The Coalition for App Fairness, which represents companies including Spotify, Match Group and Tile, applauded the committee’s vote pushing the legislation forward.
“The Open App Markets Act directly attacks the anti-competitive policies of app store providers that harm developers and consumers. The bill will create a more competitive app ecosystem, maximize choice for consumers, and provide needed protection for app makers who fear retaliation,” the coalition said in a statement.
The coalition, and the apps it represents, had pushed strongly for the legislation. Executives from Spotify, Match and Tile testified at a hearing on App Store market power last year and urged Congress to take action to regulate dominant companies.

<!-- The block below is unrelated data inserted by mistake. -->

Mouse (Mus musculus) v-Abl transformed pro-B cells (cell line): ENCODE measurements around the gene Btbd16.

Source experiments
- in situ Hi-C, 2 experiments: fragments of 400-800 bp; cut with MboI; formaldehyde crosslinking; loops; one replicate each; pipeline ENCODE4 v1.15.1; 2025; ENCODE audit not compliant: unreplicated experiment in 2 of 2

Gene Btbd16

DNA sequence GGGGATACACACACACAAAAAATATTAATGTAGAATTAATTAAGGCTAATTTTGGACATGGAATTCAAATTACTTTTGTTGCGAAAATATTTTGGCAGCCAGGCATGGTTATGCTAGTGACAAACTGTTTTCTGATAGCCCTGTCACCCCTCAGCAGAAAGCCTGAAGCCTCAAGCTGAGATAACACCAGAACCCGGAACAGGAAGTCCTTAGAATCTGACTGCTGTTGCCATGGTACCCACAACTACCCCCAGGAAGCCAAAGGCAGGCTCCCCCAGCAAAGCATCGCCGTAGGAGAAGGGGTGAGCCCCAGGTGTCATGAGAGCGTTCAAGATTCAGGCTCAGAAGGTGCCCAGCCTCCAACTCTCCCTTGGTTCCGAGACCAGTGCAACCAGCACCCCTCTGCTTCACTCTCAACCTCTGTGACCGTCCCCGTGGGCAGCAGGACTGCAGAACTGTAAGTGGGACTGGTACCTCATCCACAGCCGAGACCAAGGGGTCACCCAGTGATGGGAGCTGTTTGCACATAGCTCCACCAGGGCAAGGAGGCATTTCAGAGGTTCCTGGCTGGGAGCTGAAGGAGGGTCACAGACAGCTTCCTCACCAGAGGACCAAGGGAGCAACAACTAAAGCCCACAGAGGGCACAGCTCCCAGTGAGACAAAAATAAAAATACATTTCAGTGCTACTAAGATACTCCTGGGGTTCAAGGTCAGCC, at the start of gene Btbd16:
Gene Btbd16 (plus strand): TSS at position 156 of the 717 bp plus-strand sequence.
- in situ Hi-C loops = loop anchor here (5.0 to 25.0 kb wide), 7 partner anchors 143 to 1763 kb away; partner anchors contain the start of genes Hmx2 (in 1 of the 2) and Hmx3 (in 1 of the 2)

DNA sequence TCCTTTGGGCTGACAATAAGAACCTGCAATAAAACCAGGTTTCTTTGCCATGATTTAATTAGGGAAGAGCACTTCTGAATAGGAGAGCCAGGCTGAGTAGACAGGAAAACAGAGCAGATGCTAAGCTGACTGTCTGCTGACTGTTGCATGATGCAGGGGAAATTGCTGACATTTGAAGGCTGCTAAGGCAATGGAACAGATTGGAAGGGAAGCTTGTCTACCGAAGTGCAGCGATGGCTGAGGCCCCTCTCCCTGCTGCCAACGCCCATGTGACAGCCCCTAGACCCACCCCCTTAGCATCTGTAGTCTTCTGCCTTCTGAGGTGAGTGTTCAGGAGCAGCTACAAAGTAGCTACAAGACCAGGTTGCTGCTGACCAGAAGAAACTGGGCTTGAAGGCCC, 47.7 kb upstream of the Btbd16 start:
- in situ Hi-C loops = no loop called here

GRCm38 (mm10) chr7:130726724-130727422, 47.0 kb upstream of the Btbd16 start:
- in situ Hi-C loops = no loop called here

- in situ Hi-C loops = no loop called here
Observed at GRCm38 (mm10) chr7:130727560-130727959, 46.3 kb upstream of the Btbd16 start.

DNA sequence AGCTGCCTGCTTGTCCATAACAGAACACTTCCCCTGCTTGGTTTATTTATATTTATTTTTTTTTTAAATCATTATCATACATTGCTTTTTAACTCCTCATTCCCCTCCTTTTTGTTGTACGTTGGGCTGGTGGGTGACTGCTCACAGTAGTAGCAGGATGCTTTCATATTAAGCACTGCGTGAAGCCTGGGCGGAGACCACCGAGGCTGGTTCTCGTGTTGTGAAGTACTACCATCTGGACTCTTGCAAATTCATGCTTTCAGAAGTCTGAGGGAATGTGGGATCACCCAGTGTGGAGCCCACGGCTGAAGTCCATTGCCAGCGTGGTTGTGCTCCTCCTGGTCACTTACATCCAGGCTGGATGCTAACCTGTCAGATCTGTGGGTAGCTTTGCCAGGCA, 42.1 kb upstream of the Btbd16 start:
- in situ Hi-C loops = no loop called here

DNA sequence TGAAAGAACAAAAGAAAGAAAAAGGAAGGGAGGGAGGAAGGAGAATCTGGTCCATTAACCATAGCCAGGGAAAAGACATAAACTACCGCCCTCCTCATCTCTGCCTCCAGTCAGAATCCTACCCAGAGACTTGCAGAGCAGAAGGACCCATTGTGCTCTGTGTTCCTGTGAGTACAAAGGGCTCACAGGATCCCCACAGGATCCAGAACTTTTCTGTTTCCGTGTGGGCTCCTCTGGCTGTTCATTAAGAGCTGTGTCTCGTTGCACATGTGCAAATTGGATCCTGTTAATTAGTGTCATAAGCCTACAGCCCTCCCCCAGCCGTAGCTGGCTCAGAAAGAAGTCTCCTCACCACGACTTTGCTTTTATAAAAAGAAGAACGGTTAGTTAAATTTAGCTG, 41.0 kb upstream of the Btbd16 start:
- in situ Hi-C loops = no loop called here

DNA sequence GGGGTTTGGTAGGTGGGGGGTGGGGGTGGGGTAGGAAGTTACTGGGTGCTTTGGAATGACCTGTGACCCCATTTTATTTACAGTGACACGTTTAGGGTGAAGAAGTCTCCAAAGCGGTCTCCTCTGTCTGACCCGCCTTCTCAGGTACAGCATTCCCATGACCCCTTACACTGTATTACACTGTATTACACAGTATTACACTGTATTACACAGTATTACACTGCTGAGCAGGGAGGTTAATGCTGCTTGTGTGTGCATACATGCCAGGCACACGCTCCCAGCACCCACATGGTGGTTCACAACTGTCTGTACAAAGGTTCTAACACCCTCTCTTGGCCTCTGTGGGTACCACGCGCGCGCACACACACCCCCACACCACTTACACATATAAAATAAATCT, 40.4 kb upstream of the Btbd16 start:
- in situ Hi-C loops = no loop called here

Apple and Goole executives defended their app store policies at last year’s hearing, saying they help keep users safe and aren’t anti-competitive.
A complementary bill to that approved by the committee was introduced in the House in August.
Momentum has been building in Congress to revamp antitrust laws that some members say are outdated and disregard technology platforms.
A list of other bills that came out of the House Judiciary Committee last year, including a companion to the American Choice and Online Innovation Act, address other concerns raised by critics about outdatedness antitrust laws. Bills, however, stalled due to backlash from both sides of the aisle.